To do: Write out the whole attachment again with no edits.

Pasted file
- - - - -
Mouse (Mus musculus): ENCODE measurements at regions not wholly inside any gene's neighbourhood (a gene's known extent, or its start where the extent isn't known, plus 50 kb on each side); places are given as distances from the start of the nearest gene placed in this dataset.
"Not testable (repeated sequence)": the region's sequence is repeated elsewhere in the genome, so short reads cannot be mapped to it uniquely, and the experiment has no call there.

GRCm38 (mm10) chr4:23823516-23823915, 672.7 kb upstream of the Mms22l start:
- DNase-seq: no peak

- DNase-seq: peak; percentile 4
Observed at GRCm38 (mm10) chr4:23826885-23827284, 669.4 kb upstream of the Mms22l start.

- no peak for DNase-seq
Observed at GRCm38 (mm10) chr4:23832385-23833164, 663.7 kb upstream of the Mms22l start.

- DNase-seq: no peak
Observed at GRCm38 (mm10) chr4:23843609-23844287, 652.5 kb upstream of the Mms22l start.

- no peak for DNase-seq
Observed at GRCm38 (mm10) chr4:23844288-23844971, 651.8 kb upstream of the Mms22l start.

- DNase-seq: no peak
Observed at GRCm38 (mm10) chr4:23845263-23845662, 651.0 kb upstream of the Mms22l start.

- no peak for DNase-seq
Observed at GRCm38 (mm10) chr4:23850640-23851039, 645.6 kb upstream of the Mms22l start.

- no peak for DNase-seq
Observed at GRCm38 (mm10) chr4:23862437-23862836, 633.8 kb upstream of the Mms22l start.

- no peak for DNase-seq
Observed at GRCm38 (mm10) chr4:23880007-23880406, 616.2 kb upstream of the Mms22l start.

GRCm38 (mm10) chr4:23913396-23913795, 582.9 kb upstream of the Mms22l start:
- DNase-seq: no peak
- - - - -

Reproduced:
Mouse (Mus musculus): ENCODE measurements at regions not wholly inside any gene's neighbourhood (a gene's known extent, or its start where the extent isn't known, plus 50 kb on each side); places are given as distances from the start of the nearest gene placed in this dataset.
"Not testable (repeated sequence)": the region's sequence is repeated elsewhere in the genome, so short reads cannot be mapped to it uniquely, and the experiment has no call there.

GRCm38 (mm10) chr4:23823516-23823915, 672.7 kb upstream of the Mms22l start:
- DNase-seq: no peak

- DNase-seq: peak; percentile 4
Observed at GRCm38 (mm10) chr4:23826885-23827284, 669.4 kb upstream of the Mms22l start.

- no peak for DNase-seq
Observed at GRCm38 (mm10) chr4:23832385-23833164, 663.7 kb upstream of the Mms22l start.

- DNase-seq: no peak
Observed at GRCm38 (mm10) chr4:23843609-23844287, 652.5 kb upstream of the Mms22l start.

- no peak for DNase-seq
Observed at GRCm38 (mm10) chr4:23844288-23844971, 651.8 kb upstream of the Mms22l start.

- DNase-seq: no peak
Observed at GRCm38 (mm10) chr4:23845263-23845662, 651.0 kb upstream of the Mms22l start.

- no peak for DNase-seq
Observed at GRCm38 (mm10) chr4:23850640-23851039, 645.6 kb upstream of the Mms22l start.

- no peak for DNase-seq
Observed at GRCm38 (mm10) chr4:23862437-23862836, 633.8 kb upstream of the Mms22l start.

- no peak for DNase-seq
Observed at GRCm38 (mm10) chr4:23880007-23880406, 616.2 kb upstream of the Mms22l start.

GRCm38 (mm10) chr4:23913396-23913795, 582.9 kb upstream of the Mms22l start:
- DNase-seq: no peak